Since 1981, Brian Smith has taught various personal safety and martial arts courses on the south side of Chicago, both at the Metropolitan Police Self-Defense Institute and the Chicago Heights Ju Jitsu Academy.
People of all ages have trained under Smith, but he said perhaps the greatest impression he's left is on teenage boys.
"I’ve become a father figure to many of them," Smith said. Several who have attended the training grew up without a father in the home, looking to him as a role model. "I never had much of a father figure either," he continued, stating that the goal of each program is to instill discipline in the students. "Of course they have resentment in the beginning, but they begin to like it," Smith quipped.
Smith, a seasoned Black police officer working part time in Steger, Illinois, and full time at Prairie State College in Chicago Heights, warned that the spotlight on his ranks is misguided. When the news media pushes out every policing incident that involves a Black victim, Smith said, it doesn’t help their cause. "There’s no protests when a police officer gets shot," he continued, highlighting the disparity of coverage.
Many local police officers and police union members in Minnesota and North Carolina — states that have recently seen shootings of Black citizens at the hand of police officers — tell Fox News that even amid the heavy media coverage, speaking publicly to set the record straight will make little improvement. Several declined to comment for fear of backlash from protesters, saying that their first priority was to put the safety and well-being of their officers and families first. Furthermore, they cited that the real, lasting work is found in community engagement.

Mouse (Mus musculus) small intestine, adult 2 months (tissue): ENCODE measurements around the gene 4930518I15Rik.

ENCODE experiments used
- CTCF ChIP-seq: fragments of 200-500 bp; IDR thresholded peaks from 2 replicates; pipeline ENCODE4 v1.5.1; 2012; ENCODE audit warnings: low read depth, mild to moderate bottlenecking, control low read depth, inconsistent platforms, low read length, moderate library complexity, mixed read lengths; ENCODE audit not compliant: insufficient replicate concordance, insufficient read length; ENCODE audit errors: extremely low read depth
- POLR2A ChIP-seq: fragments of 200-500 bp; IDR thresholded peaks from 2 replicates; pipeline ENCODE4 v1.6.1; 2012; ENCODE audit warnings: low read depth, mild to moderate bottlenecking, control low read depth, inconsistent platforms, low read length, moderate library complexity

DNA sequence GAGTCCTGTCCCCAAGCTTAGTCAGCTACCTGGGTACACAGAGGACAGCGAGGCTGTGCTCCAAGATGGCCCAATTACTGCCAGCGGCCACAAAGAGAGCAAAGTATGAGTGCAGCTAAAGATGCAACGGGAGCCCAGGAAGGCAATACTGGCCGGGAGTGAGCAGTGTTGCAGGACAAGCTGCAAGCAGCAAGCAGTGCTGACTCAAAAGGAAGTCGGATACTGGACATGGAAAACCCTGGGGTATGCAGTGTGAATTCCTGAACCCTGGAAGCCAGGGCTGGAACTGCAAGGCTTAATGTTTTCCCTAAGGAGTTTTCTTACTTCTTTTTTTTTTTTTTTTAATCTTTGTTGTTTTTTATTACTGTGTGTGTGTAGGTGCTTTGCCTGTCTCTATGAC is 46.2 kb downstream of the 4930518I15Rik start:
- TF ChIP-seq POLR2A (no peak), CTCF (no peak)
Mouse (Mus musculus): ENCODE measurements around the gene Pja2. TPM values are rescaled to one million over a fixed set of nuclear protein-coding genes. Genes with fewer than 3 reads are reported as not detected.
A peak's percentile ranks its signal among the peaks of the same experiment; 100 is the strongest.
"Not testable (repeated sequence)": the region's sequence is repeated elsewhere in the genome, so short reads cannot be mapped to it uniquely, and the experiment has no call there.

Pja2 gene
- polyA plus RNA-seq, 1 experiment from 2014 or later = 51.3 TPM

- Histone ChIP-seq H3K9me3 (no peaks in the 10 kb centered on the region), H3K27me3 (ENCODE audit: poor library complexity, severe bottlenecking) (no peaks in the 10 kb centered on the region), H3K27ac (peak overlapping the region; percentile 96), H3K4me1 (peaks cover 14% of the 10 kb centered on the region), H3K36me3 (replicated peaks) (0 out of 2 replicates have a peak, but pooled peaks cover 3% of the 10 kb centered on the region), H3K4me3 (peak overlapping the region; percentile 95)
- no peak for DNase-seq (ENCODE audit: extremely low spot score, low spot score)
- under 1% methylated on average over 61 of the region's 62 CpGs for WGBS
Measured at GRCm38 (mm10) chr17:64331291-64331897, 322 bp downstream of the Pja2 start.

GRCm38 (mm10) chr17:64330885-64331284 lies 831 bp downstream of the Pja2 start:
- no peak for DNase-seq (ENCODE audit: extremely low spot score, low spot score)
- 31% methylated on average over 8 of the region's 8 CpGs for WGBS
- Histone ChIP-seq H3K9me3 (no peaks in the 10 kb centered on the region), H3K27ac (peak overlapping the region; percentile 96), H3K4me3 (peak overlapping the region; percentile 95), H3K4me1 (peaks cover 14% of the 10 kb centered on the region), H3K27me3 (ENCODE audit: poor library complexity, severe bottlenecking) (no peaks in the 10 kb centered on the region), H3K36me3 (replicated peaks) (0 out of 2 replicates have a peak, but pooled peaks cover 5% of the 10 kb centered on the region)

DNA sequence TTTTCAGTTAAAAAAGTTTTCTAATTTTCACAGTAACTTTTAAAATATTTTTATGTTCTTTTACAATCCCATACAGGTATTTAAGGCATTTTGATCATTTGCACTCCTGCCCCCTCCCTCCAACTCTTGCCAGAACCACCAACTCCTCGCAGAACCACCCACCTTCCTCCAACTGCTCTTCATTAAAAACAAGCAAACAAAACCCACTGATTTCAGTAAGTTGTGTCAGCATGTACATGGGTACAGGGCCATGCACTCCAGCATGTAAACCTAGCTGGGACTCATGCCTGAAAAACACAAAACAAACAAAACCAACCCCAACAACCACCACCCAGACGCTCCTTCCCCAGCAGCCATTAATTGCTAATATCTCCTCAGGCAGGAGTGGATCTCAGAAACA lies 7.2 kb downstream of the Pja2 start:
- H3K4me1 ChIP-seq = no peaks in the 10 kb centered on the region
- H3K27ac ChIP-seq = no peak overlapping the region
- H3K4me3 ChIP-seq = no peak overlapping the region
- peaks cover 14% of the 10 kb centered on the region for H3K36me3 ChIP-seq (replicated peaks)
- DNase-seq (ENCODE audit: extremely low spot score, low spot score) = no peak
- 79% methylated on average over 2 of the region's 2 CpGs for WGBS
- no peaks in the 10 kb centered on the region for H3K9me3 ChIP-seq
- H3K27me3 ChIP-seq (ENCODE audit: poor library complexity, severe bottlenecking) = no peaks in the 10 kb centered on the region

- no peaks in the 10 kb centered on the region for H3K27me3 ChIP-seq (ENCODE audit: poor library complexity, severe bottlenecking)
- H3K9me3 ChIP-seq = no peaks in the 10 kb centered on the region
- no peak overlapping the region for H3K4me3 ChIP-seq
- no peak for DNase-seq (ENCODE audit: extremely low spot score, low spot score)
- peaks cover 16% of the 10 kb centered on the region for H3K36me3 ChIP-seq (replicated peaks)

In Smith’s case, the negative view of police has taken a personal toll, sometimes dividing even his own family. "My kids come to me complaining about what the police did," he said, displaying that the extreme attention around policing issues in America creates a real problem even within families.
Smith exemplifies that mission.
His teach-by-example leadership style has created undeniable impact: 48 of those who trained under Smith have since entered the world of law enforcement, many of which he still stays in touch with today. "I’m a yeller, I’m a screamer, but at the same time, I’m doing the push-ups with them…you have to encourage them at the same time," he said.
When asked about the solution to the police-citizen divide in America, Smith emphasized that officers who look inwardly, focusing intentionally on the betterment of their community, are the true difference makers. "You treat [others] like human beings…sometimes they just need to be heard," he stated.
Trust between law enforcement and those they serve can be mended by engaging in matters outside of traffic stops and meeting immediate needs of the area. "A lot of people can come to Brian Smith if they need help, and I like that," Smith mused, indicative of the effort he has put into his own community.
Louisville, Kentucky, Chief of Police Erika Shields, who previously served as the city of Atlanta’s police chief and resigned amid protests last summer, now finds her new department in the limelight once again, this time at the hands of a Department of Justice probe into Breonna Taylor’s death. In a recent national press conference, Shields contritely stated, "We have to rebrand our product" as police officers.
Though he wouldn’t use the same language, Brian Smith’s mentorship is reviving a positive public sentiment toward law enforcement, and despite the mounting pressure from the media and lawmakers, he is paving the way for communities to trust their local officers again. Through years of dedication and service, Smith is a breathing testimony that one person can change the viewpoint of dozens.